2) All you're looking at is INITIAL cost, not Total Cost of Ownership (TCO). And TCO study after TCO study (Gartner Group, Burton Group) - the actual independent ones, not funded by M$ (or Novell) - have consistently shown that Windoze is the highest TCO environment. It consistently consumes more hardware (more capital outlay), has more downtime, and takes more effort to administer. If something costs $1,000 less to buy, but then costs you $5000 more to own, have you saved any money, or have you cost yourself $4000? Like any good crack dealer, Redmond makes their initial, up-front costs low. When they have you hooked, then you pay.

"Yes we are using Netware for file storage. But that can be done just as easily and efficiently with Windows."

Wanna bet? In Windoze, try hiding the existence of a sub-directory from a user who has any access to the parent directory. That is, if you have \\SERVER1\DATA\STUFF and everyone has, say, Read access in that directory, create \\SERVER1\DATA\STUFF\PRIVATE and then try to hide the existence of that directory. Can't do it, because the Windoze filesystem permissions are a crude subset of those in the NetWare environment. Try making the filesystem available to Mac or *NIX clients. Sure, you might not want to do so now, but what about in 2 or 3 years? You can do it with stock NetWare (NFAP). Can't with stock Windoze. Try granting filesystem rights by leveraging your Directory Service structure (for example, in AD, try to grant filesystem rights to \\SERVER1\DATA\STUFF using an OU...or any object other than a User or Group). The only people who think filesystem management is just a easy and efficient in Windoze as it is in NetWare have a static environment that never changes or grows.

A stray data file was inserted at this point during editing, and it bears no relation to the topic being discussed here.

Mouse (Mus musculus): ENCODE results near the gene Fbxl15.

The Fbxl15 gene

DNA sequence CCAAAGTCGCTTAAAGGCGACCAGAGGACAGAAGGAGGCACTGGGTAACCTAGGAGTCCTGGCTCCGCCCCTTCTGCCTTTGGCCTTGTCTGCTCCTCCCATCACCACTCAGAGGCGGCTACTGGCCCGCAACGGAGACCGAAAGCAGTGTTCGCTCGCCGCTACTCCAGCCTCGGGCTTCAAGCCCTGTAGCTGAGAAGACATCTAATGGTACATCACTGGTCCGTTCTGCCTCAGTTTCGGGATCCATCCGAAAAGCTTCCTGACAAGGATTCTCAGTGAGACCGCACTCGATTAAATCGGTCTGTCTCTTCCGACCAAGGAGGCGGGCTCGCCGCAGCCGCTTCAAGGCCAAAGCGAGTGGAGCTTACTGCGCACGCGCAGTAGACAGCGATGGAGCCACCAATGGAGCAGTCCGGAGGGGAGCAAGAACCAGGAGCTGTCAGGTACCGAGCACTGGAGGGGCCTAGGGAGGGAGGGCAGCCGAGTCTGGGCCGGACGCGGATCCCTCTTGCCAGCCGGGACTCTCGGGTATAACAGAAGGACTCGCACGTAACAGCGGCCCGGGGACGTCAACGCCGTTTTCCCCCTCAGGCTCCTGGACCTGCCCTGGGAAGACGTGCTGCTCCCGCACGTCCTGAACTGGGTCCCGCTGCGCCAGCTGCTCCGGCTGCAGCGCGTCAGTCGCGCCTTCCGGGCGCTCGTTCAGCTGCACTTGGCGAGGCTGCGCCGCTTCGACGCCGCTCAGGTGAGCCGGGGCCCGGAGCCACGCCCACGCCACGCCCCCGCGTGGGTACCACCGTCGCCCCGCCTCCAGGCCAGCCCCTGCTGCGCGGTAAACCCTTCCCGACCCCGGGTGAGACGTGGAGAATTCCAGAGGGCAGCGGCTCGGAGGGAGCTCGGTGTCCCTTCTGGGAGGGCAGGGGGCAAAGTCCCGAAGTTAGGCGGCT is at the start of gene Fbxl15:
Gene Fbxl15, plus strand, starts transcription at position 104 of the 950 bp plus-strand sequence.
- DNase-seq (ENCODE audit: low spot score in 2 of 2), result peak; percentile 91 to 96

"Both Novell and Microsoft directory services have redundant server capability in the operating system and directory services design."

Yeah, right. Try accessing your Windoze user profile when the server its stored on is down. Can't do it - Windoze stores its user profiles in files on a server. Using ZENworks, desktop profiles are stored in NDS, and are available as long as the Directory Service is available.


You overlook the obvious scenario of a staffer bringing an infected computer inside your firewall and infecting your entire network with the latest Windoze virus that isn't stopped by your scanners yet; or Little Johnny, who has the time to keep up with all the latest Windoze hacks, rootkitting your Windoze servers from his iPaq. M$ has admitted than Windoze is not going to be secure before 2011. How many apps, apps you probably run today, require the user to be logged in as an "Administrator" equivalent to run?

"User Login Interface"

Your discussion completely ignores Native File Access Protocols, which allows the NetWare server to appear as a CIFS server. You also completely ignore the differences in functionality and manageability.

"The Novell Netware 6.5 or Novell OES uses, like Microsoft 2003, an X.500 LDAP based directory service."

That's not true - in EITHER case. First, LDAP is a directory ACCESS protocol, a standardized way to get at information in the directory. It has nothing to do with the structure or implementation of the actual directory service. They are both proprietary databases - altho I continue to say that AD is a "Directory Service" in marketing only. It is true that both environments offer LDAP interfaces.